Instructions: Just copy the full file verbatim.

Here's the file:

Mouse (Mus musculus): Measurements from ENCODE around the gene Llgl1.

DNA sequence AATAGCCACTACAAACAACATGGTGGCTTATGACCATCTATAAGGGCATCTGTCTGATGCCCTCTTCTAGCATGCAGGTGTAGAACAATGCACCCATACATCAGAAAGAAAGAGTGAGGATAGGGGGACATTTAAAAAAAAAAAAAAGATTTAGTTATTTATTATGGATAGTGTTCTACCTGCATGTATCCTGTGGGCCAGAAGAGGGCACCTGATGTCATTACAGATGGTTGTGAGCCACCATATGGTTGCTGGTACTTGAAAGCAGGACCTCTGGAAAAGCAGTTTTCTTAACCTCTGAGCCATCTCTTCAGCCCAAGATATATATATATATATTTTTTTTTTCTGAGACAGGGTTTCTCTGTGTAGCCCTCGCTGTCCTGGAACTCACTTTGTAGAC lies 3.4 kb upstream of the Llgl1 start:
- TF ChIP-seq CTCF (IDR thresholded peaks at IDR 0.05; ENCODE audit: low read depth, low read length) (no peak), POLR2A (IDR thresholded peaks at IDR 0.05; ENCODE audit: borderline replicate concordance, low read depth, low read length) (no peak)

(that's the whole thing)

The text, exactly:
Mouse (Mus musculus): Measurements from ENCODE around the gene Llgl1.

DNA sequence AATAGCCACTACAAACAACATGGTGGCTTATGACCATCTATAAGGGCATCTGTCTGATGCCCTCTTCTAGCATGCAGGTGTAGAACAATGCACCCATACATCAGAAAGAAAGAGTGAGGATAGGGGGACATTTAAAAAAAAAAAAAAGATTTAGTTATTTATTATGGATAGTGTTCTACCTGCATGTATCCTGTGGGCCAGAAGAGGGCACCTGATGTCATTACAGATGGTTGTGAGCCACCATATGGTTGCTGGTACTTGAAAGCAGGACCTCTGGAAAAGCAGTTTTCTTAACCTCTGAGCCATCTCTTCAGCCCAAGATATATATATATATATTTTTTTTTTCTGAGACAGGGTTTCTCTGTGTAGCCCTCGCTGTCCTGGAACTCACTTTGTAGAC lies 3.4 kb upstream of the Llgl1 start:
- TF ChIP-seq CTCF (IDR thresholded peaks at IDR 0.05; ENCODE audit: low read depth, low read length) (no peak), POLR2A (IDR thresholded peaks at IDR 0.05; ENCODE audit: borderline replicate concordance, low read depth, low read length) (no peak)